I wouldn't bother with a sound card unless you're buying super expensive ($150+) speakers, even "budget" motherboards nowadays have pretty good on-board sound card support, even for surround sound.

These are the speakers I have currently, sorry I was wrong they're Altec Lansing not Logitech. Like I said, they're not super super great, but they're not bad for what they are and what they cost:
http://www.walmart.com/ip/Altec-Computer-Speakers-three...

This is the set I have in storage, of course the Altec Lansings couldn't compete to those:
http://monsoonaudio.blogspot.com/2010/04/profile-monsoo...


Quote:
Sorry fort the blunt, brief response, will read again after 8 hours.

Lol, no problem, you're fine.
August 5, 2012 7:11:38 AM

Thanks for your responses nekulturny,

I've decided to change my psu to the one you recommended, the corsair tvx 750, and opted to not go for liquid cooling as this is my first build and I'm not experienced enough to play with that.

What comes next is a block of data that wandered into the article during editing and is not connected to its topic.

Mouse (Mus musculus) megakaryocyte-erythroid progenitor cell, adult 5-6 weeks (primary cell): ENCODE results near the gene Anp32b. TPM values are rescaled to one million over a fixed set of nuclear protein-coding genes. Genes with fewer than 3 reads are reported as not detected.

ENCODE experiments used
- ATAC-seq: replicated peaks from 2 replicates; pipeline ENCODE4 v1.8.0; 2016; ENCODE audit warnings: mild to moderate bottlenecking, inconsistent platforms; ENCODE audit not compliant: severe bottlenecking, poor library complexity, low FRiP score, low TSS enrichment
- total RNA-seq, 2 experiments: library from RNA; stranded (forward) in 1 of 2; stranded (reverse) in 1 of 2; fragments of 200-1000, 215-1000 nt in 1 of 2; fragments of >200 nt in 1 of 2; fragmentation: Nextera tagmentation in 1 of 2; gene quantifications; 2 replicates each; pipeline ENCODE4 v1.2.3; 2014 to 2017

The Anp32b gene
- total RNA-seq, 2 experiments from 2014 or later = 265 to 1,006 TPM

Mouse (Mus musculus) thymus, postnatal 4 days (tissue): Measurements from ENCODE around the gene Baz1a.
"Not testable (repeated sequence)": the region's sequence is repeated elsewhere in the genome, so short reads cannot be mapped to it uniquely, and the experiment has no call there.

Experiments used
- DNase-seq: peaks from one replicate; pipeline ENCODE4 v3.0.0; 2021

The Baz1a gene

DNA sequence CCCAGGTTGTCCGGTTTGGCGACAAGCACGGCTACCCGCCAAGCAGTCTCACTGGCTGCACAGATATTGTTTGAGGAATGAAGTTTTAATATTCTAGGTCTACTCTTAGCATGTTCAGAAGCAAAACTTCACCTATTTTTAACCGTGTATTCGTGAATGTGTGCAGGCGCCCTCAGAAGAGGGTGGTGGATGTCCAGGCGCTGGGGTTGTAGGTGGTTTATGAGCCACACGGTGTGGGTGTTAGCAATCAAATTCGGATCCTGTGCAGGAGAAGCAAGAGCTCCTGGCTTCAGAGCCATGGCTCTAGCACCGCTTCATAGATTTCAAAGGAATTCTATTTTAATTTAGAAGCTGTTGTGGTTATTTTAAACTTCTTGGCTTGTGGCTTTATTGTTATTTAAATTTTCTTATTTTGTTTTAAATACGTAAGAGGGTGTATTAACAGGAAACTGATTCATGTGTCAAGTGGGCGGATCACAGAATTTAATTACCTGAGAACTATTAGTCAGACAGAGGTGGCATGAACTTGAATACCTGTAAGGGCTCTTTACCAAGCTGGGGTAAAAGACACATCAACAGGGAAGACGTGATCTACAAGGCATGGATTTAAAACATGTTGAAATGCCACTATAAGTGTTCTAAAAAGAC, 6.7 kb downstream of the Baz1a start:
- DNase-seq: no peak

1) Do I need separate fans for my cpu and graphics card, or will the fans that come with the components be good enough? (ie, do I have to buy CM Hyper 212 evo for each component)

2) I would really like to do 3D gaming, but are my specs good enough for it? I would like the framerate to remain 50 or above; 60 might be too costly for me right now, I don't think I ever want to buy a $400 graphics card. (Is the cpu good enough, do I have enough HD space, is 8gb of ram enough, will I need more cooling units?)